Romney's Former Chief Fundraiser now Raises Funds for the Super PACSteve Roche was the chief fundraiser for Romney's White House bid in 2008. He held that same position leading up to the 2012 race until last summer. Basically, Roche left his post raising money directly for Romney to raise money directly for the PAC supporting Romney. He made the jump after the Federal Election Commission (FEC) lost its bid to limit contributions to PACs making supposedly "independent expenditures" that advocate for or against a candidate in political campaigns in the wake of the far-reaching Citizens United decision.
The Restore Our Future PAC, along with other PACs, filed a boiler-plate statement last summer with the FEC stating that its activities would not be coordinated with the campaign and because its activities were "independent" of the campaign, the federal contribution limits did not apply under recent judicial dictates.
So, Roche moved over to the pro-Romney Super PAC where he can now raise unlimited money to be spent helping Romney win the election. Based on his leading role helping Romney raise money, Roche knows well who to ask for the unlimited pro-Romney donations the PAC can rake in now. According to MSNBC's investigative reporter Michael Isikoff, Romney also appeared at a fundraiser for "Restore Our Future," last summer.
(Romney recently expressed "concern" about PAC spending, but his solution is for political candidates to be able to accept unlimited cash directly, a view echoed by the Wall Street Journal editorial page).
How Much Unlimited Money Has Gushed in to "Restore Our Future?"The total haul of Romney's former fundraiser, Roche, in his new gig seeking unlimited funds for the pro-Romney Super PAC will not be clear until reports are filed later this month. But, earlier disclosures filed with the FEC show that the Super PAC led by Romney's friends raised big bucks from a veritable millionaire's club of corporations and individuals. For example,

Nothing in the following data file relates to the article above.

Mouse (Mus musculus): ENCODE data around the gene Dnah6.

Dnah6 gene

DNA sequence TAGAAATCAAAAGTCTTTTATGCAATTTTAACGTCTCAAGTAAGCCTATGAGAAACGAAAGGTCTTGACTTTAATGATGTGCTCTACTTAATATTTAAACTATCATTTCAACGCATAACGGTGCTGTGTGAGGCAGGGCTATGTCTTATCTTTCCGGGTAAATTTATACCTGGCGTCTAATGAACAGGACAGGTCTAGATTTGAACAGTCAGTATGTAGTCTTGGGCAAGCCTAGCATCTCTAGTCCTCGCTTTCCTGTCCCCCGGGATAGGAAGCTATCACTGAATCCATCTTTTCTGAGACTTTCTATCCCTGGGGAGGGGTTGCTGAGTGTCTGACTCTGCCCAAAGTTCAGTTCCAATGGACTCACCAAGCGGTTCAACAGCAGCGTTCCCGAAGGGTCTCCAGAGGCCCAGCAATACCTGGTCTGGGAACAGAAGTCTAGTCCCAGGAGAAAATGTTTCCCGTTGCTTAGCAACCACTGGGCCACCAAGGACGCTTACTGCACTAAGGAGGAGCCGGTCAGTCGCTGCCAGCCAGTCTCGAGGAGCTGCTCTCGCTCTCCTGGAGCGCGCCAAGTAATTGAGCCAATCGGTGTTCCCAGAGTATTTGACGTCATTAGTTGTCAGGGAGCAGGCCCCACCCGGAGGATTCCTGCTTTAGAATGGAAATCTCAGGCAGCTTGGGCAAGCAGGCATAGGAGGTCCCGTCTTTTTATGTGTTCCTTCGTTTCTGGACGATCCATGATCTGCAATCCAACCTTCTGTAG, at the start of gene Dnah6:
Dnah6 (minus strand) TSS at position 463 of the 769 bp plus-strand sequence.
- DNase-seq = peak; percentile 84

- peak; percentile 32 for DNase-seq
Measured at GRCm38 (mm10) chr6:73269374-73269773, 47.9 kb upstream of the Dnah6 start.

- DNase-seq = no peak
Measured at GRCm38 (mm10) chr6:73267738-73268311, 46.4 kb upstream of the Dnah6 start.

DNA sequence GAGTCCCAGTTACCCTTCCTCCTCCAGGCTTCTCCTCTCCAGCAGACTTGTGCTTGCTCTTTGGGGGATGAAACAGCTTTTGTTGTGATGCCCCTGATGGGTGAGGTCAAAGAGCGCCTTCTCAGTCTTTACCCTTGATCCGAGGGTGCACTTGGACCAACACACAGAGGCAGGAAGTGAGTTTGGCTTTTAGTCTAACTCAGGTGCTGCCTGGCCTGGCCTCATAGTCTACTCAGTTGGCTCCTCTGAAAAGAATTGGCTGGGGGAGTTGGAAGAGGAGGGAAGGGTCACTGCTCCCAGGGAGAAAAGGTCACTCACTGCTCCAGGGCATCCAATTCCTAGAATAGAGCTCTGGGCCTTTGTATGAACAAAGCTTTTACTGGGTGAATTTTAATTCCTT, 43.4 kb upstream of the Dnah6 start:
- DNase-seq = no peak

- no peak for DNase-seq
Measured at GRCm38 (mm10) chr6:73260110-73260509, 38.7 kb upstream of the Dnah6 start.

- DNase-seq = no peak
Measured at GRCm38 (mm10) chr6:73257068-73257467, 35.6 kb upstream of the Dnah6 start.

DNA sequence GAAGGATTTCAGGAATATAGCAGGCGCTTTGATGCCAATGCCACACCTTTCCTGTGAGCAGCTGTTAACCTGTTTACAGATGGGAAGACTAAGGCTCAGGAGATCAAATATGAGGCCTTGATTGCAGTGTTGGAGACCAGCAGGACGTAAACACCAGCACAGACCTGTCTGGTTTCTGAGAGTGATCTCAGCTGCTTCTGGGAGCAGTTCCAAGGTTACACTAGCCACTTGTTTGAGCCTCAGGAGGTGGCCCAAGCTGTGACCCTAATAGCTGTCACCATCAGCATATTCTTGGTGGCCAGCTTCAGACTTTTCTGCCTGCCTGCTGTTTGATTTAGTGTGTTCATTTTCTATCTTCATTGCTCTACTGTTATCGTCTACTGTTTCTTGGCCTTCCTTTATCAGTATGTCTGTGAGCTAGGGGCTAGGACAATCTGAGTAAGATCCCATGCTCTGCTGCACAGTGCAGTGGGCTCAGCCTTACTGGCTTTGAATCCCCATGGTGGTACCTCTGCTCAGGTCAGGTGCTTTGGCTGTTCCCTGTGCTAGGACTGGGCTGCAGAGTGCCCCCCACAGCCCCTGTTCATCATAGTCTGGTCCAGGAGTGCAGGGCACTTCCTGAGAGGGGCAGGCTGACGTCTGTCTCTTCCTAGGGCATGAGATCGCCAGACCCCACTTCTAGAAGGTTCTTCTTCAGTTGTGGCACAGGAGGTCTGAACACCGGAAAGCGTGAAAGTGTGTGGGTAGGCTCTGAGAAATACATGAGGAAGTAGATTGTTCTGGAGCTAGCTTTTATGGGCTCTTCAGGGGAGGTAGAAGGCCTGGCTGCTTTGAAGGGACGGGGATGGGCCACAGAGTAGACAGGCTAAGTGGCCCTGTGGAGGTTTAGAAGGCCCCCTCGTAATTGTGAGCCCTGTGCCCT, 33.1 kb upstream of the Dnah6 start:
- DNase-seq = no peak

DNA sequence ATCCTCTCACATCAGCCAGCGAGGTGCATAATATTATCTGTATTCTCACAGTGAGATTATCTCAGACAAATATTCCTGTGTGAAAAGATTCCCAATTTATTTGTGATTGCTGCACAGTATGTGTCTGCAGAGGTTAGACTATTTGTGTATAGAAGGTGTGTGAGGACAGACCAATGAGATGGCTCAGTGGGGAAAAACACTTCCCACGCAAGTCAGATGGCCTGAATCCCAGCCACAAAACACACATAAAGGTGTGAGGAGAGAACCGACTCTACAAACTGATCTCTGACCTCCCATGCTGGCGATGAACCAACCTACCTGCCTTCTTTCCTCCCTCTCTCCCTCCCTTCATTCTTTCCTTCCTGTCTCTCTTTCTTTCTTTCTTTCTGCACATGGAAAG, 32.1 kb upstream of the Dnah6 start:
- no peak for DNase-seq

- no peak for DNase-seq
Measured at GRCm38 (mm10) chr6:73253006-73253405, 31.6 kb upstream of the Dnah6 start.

Restore Our Future received a million dollar donation from billionaire John Paulson, who reportedly got richer betting that the U.S housing market would collapse.
It also received a $500,000 donation from J.W. Marriott, Jr., the chairman of Marriott International, and another half million from Richard Marriott, the chairman of Host Hotels and Resorts. And, there were numerous $100,000 donations as well.
Additionally, there was a particularly controversial million dollar donation from Edward Conard (which was originally disclosed as coming from "W. Spann, LLC," a company that appeared to exist only to donate that million dollars, until calls for an investigation led to a "correction"). Conard is a former executive with Romney's old firm Bain Capital, the firm that specialized in "leveraged buyouts" of companies.
Restore Our Future also raised major money from for-profit corporations, such as Eli Publishing ($1 million), F8, LLC ($1 million), The Villages of Lake Sumter, Inc., in Florida ($250,000), 2GIG Technologies ($100,000), the Larry H. Miller Group of Companies ($100,000), Unit 8N ($40,000), and B/E Aerospace Inc. ($50,000).
The total raised by the pro-Romney PAC in the first half of 2011 was over $12 million.
Under current law, ads run by Super PACs and other groups are not required to disclose the main donors as part of the advertising, just the invented feel-good name of the group placing the ads.